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Ministry 'unplanned' says top civil servantNov 22 2002
Paul Linford, The Journal
A senior civil servant last night threw a question mark over Tony Blair's
decision to create the new rural affairs superministry by revealing it was
The Prime Minister axed the discredited Ministry of Agriculture (Maff)
immediately after the last election in the wake of the foot-and-mouth
In its place, he set up the Department of the Environment, Food and Rural
Affairs (Defra) under Margaret Beckett.
But yesterday, in what one MP called an "extraordinary admission", the
ministry's most senior official revealed that its creation was a last-minute
decision by Mr Blair.
Brian Bender, the Permanent Secretary at Defra, was giving evidence to the
Defra Committee of MPs which scrutinises the department.
Describing the difficulties faced by his staff at the outset of the new
department he said: "It was an unplanned merger."
He said officials had been planning for the replacement of Maff with a new
Ministry of Rural Affairs because that was a Labour manifesto commitment.
"What was unplanned was the fact that environment was to be included in the
new ministry and that made a considerable difference," he said.
Hexham MP Peter Atkinson said last night Mr Bender's comments constituted
"an extraordinary admission." He said: "It seems that Defra was a
back-of-the-envelope job on election night by the prime minister. No wonder
the place is in complete chaos."
Mr Bender's revelation comes a week after the Committee launched a
hard-hitting report calling into question the department's whole existence.
It said Defra had failed to do enough to champion rural areas and farming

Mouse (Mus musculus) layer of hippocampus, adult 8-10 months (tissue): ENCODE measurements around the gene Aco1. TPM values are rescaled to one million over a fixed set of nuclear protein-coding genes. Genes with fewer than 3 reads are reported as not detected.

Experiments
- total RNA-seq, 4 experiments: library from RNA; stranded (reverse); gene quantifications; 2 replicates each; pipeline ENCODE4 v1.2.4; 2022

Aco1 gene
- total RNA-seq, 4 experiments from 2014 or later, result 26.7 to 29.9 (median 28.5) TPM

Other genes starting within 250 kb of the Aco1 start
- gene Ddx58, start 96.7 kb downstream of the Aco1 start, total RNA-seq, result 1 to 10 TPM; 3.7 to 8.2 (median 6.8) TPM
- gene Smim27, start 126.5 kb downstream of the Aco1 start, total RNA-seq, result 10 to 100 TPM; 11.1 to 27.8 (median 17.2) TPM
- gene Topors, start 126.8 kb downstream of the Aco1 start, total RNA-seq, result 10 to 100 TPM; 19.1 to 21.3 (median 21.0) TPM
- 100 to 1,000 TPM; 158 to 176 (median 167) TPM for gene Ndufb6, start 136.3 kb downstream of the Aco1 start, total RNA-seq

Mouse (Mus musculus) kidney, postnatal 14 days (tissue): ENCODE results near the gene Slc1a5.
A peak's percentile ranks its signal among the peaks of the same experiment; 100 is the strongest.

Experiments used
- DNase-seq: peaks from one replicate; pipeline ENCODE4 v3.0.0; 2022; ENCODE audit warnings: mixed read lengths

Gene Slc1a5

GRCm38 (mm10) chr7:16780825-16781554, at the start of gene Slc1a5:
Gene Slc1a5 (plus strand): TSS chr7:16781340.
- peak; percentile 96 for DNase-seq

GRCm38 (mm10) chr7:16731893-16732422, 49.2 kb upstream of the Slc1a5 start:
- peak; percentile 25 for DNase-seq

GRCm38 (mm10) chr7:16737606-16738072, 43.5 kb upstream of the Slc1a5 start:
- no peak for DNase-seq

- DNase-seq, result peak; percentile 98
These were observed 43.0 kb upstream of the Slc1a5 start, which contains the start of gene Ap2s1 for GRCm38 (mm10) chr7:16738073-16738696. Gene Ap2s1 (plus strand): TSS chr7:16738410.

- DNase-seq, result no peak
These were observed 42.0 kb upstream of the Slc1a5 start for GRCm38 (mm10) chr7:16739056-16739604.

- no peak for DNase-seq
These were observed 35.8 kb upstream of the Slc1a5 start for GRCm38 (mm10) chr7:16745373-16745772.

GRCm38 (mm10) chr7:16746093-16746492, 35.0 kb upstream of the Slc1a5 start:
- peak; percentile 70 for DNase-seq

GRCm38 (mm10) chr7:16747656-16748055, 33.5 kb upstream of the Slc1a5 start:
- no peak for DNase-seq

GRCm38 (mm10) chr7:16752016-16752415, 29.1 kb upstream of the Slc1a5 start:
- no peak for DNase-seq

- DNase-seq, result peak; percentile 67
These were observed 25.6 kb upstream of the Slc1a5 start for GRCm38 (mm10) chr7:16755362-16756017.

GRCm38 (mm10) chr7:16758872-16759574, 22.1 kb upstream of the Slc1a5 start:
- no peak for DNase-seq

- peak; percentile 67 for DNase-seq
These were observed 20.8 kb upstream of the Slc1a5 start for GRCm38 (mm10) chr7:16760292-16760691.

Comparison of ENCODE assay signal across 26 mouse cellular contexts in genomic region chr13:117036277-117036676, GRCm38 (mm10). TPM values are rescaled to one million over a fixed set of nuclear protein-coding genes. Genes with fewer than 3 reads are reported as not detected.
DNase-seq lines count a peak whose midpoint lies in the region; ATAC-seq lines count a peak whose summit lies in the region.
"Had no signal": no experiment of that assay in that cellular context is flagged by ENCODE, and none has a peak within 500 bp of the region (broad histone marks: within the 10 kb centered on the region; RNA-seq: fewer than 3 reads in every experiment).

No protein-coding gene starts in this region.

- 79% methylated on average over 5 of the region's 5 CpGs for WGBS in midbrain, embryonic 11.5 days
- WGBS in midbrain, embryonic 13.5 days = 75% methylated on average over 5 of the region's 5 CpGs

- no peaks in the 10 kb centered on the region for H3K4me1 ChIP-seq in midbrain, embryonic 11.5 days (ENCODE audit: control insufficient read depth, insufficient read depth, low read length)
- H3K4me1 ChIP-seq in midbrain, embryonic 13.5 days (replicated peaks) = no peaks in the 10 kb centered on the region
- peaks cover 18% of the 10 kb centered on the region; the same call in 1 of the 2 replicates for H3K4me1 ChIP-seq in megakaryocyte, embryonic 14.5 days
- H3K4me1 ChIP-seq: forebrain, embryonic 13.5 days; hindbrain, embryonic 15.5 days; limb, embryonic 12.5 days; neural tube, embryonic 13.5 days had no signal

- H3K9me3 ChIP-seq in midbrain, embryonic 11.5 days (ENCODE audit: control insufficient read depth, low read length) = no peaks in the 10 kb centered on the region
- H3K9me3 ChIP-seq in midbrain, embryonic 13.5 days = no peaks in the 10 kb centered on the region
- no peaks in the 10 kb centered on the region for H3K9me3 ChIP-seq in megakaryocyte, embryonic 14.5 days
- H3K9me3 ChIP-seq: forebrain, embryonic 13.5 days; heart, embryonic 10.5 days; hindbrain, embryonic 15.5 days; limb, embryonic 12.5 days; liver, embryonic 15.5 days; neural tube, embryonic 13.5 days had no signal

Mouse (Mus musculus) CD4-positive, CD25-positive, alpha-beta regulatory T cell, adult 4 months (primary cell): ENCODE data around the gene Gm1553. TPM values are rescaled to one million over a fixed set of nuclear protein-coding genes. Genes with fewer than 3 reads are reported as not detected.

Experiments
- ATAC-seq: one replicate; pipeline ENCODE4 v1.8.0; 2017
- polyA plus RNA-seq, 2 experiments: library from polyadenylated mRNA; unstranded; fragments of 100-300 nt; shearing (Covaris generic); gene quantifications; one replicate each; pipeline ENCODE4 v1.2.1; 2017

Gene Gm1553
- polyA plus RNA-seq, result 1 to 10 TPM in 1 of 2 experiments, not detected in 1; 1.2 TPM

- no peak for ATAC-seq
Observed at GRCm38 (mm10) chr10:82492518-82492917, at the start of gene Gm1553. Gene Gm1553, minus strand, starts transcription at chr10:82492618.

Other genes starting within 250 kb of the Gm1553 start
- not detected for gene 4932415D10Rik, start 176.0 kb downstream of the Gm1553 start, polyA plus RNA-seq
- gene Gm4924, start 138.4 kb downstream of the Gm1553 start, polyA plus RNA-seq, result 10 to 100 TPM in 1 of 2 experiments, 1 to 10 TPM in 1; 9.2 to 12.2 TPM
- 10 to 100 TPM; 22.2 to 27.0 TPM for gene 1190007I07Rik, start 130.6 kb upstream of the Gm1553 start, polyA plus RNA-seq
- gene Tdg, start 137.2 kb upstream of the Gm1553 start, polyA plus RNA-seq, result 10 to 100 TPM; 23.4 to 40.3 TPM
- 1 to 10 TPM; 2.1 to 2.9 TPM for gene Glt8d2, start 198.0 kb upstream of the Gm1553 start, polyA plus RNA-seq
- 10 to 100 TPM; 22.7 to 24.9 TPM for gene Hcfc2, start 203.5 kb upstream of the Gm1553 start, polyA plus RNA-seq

and was "pessimistic" about its commitment to sustainable development.
During yesterday's committee hearing, one Labour MP said criminal gangs
illegally importing meat into the North-East might have caused the epidemic.
The outbreak was believed to have begun at a pig farm in Heddon-on-the-Wall,
Stroud MP David Drew asked Mrs Beckett what the Government was doing to
crack down on illegal meat imports in the wake of the epidemic.
Mrs Beckett said intelligence gathering which could help close the net on
illegal meat imports was being stepped up. "We intend to seek a step change
in co-ordination and delivery. Some changes will be made now and re-assessed
in a year's time," she said.
"Who are the customers for this material? We are doing everything we can to
try and get answers to some of these questions," she added.
She said she believed the biggest threat came from "large scale imports"
rather than individuals.
A Defra spokesman said last night: "Brian was quite right that the inclusion
of the environment side was something not originally envisaged when the
Labour Party manifesto envisaged a department of rural affairs. The
formation of any new department is always an opportunity and a challenge.
Our record for a new department is very good. We can boast some significant
successes in international climate negotiations and rural affairs."